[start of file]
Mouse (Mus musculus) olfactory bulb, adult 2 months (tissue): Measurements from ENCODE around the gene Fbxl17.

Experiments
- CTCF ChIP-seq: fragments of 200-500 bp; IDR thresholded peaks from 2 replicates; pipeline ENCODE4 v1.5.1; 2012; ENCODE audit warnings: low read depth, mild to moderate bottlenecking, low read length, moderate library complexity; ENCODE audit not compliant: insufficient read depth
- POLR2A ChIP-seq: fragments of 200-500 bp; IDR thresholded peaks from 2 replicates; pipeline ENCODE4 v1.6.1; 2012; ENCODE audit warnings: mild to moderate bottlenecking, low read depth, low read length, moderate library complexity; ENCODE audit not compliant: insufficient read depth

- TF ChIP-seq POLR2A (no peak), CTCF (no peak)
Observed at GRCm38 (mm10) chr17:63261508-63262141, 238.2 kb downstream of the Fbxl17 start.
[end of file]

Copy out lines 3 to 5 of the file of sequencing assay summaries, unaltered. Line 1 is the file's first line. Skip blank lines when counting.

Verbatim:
- CTCF ChIP-seq: fragments of 200-500 bp; IDR thresholded peaks from 2 replicates; pipeline ENCODE4 v1.5.1; 2012; ENCODE audit warnings: low read depth, mild to moderate bottlenecking, low read length, moderate library complexity; ENCODE audit not compliant: insufficient read depth
- POLR2A ChIP-seq: fragments of 200-500 bp; IDR thresholded peaks from 2 replicates; pipeline ENCODE4 v1.6.1; 2012; ENCODE audit warnings: mild to moderate bottlenecking, low read depth, low read length, moderate library complexity; ENCODE audit not compliant: insufficient read depth

- TF ChIP-seq POLR2A (no peak), CTCF (no peak)